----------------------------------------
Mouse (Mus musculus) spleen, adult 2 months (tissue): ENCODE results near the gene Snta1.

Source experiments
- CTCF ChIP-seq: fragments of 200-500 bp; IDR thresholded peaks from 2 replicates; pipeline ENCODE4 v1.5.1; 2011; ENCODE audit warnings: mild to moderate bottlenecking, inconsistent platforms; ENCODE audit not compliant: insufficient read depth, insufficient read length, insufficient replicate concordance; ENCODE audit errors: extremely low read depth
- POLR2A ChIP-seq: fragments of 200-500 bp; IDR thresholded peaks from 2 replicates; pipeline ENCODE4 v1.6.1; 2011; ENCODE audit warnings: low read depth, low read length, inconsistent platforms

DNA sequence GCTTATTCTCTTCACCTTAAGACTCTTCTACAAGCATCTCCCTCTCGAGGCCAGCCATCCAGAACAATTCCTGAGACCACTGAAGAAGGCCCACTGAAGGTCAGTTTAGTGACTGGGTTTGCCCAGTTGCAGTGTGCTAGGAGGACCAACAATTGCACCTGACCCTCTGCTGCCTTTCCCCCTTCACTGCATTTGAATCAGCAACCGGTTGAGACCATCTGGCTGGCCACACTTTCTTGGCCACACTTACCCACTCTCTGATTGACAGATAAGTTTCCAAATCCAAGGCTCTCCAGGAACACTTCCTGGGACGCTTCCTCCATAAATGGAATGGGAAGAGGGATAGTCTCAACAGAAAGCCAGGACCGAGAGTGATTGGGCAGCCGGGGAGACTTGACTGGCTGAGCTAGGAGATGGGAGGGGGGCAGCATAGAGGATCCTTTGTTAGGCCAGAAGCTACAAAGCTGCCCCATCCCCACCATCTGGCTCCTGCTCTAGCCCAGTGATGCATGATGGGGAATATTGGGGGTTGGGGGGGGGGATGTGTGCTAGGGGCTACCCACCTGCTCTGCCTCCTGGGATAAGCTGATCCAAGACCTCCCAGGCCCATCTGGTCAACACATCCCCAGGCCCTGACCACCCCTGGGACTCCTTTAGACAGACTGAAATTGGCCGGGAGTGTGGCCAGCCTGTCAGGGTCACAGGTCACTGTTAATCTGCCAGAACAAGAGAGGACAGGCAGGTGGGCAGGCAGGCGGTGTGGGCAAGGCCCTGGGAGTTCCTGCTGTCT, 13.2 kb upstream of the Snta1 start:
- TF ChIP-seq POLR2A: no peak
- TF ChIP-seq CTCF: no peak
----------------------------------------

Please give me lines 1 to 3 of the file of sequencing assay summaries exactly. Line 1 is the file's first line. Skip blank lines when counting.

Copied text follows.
Mouse (Mus musculus) spleen, adult 2 months (tissue): ENCODE results near the gene Snta1.

Source experiments
- CTCF ChIP-seq: fragments of 200-500 bp; IDR thresholded peaks from 2 replicates; pipeline ENCODE4 v1.5.1; 2011; ENCODE audit warnings: mild to moderate bottlenecking, inconsistent platforms; ENCODE audit not compliant: insufficient read depth, insufficient read length, insufficient replicate concordance; ENCODE audit errors: extremely low read depth